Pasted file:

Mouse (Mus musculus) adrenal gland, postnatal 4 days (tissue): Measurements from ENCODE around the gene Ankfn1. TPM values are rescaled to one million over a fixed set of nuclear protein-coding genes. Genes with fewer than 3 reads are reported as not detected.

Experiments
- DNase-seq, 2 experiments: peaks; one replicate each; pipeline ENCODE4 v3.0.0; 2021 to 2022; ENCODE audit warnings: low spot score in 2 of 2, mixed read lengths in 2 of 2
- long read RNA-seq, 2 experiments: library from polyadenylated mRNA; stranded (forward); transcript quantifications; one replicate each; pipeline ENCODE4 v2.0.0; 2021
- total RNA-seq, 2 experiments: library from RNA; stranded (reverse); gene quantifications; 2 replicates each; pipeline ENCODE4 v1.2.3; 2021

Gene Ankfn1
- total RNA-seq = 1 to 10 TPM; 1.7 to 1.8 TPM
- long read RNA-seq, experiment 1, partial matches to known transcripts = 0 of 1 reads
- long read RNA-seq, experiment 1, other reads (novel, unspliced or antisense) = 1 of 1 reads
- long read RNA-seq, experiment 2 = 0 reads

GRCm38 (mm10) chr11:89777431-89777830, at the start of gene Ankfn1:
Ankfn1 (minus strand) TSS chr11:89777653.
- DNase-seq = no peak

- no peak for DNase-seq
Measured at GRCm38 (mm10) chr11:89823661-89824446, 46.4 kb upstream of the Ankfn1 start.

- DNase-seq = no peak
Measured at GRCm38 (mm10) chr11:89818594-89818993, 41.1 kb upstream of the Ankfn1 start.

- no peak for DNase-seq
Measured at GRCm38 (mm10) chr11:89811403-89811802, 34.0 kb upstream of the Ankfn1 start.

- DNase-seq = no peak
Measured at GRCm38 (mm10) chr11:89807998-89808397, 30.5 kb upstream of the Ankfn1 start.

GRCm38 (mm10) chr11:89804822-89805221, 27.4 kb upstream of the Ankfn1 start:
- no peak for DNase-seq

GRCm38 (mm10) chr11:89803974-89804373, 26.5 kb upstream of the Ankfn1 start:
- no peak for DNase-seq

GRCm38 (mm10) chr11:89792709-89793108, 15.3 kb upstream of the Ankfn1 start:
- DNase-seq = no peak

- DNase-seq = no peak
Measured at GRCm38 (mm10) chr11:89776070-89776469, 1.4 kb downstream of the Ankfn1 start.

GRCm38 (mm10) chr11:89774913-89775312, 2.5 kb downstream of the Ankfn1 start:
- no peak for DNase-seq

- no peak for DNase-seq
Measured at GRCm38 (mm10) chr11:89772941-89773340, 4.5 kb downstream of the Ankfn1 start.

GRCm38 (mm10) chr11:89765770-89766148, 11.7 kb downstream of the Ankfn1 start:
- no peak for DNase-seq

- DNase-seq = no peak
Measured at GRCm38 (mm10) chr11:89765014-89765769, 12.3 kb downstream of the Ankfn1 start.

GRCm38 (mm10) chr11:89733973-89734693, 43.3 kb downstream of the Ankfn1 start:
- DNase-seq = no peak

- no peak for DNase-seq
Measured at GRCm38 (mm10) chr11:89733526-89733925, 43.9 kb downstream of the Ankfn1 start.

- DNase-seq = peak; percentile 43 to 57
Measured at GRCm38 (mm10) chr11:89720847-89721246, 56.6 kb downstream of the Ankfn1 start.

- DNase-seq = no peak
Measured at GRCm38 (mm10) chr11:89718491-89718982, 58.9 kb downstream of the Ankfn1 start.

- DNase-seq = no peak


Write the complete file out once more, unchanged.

Mouse (Mus musculus) adrenal gland, postnatal 4 days (tissue): Measurements from ENCODE around the gene Ankfn1. TPM values are rescaled to one million over a fixed set of nuclear protein-coding genes. Genes with fewer than 3 reads are reported as not detected.

Experiments
- DNase-seq, 2 experiments: peaks; one replicate each; pipeline ENCODE4 v3.0.0; 2021 to 2022; ENCODE audit warnings: low spot score in 2 of 2, mixed read lengths in 2 of 2
- long read RNA-seq, 2 experiments: library from polyadenylated mRNA; stranded (forward); transcript quantifications; one replicate each; pipeline ENCODE4 v2.0.0; 2021
- total RNA-seq, 2 experiments: library from RNA; stranded (reverse); gene quantifications; 2 replicates each; pipeline ENCODE4 v1.2.3; 2021

Gene Ankfn1
- total RNA-seq = 1 to 10 TPM; 1.7 to 1.8 TPM
- long read RNA-seq, experiment 1, partial matches to known transcripts = 0 of 1 reads
- long read RNA-seq, experiment 1, other reads (novel, unspliced or antisense) = 1 of 1 reads
- long read RNA-seq, experiment 2 = 0 reads

GRCm38 (mm10) chr11:89777431-89777830, at the start of gene Ankfn1:
Ankfn1 (minus strand) TSS chr11:89777653.
- DNase-seq = no peak

- no peak for DNase-seq
Measured at GRCm38 (mm10) chr11:89823661-89824446, 46.4 kb upstream of the Ankfn1 start.

- DNase-seq = no peak
Measured at GRCm38 (mm10) chr11:89818594-89818993, 41.1 kb upstream of the Ankfn1 start.

- no peak for DNase-seq
Measured at GRCm38 (mm10) chr11:89811403-89811802, 34.0 kb upstream of the Ankfn1 start.

- DNase-seq = no peak
Measured at GRCm38 (mm10) chr11:89807998-89808397, 30.5 kb upstream of the Ankfn1 start.

GRCm38 (mm10) chr11:89804822-89805221, 27.4 kb upstream of the Ankfn1 start:
- no peak for DNase-seq

GRCm38 (mm10) chr11:89803974-89804373, 26.5 kb upstream of the Ankfn1 start:
- no peak for DNase-seq

GRCm38 (mm10) chr11:89792709-89793108, 15.3 kb upstream of the Ankfn1 start:
- DNase-seq = no peak

- DNase-seq = no peak
Measured at GRCm38 (mm10) chr11:89776070-89776469, 1.4 kb downstream of the Ankfn1 start.

GRCm38 (mm10) chr11:89774913-89775312, 2.5 kb downstream of the Ankfn1 start:
- no peak for DNase-seq

- no peak for DNase-seq
Measured at GRCm38 (mm10) chr11:89772941-89773340, 4.5 kb downstream of the Ankfn1 start.

GRCm38 (mm10) chr11:89765770-89766148, 11.7 kb downstream of the Ankfn1 start:
- no peak for DNase-seq

- DNase-seq = no peak
Measured at GRCm38 (mm10) chr11:89765014-89765769, 12.3 kb downstream of the Ankfn1 start.

GRCm38 (mm10) chr11:89733973-89734693, 43.3 kb downstream of the Ankfn1 start:
- DNase-seq = no peak

- no peak for DNase-seq
Measured at GRCm38 (mm10) chr11:89733526-89733925, 43.9 kb downstream of the Ankfn1 start.

- DNase-seq = peak; percentile 43 to 57
Measured at GRCm38 (mm10) chr11:89720847-89721246, 56.6 kb downstream of the Ankfn1 start.

- DNase-seq = no peak
Measured at GRCm38 (mm10) chr11:89718491-89718982, 58.9 kb downstream of the Ankfn1 start.

- DNase-seq = no peak